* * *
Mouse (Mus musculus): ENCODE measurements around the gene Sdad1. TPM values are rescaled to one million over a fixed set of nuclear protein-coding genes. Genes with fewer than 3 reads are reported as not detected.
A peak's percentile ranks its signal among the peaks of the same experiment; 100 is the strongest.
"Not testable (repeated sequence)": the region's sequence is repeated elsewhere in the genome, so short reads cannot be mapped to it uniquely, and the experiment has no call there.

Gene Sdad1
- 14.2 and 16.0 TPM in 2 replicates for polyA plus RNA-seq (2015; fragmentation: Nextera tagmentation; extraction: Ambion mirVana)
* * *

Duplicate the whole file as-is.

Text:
Mouse (Mus musculus): ENCODE measurements around the gene Sdad1. TPM values are rescaled to one million over a fixed set of nuclear protein-coding genes. Genes with fewer than 3 reads are reported as not detected.
A peak's percentile ranks its signal among the peaks of the same experiment; 100 is the strongest.
"Not testable (repeated sequence)": the region's sequence is repeated elsewhere in the genome, so short reads cannot be mapped to it uniquely, and the experiment has no call there.

Gene Sdad1
- 14.2 and 16.0 TPM in 2 replicates for polyA plus RNA-seq (2015; fragmentation: Nextera tagmentation; extraction: Ambion mirVana)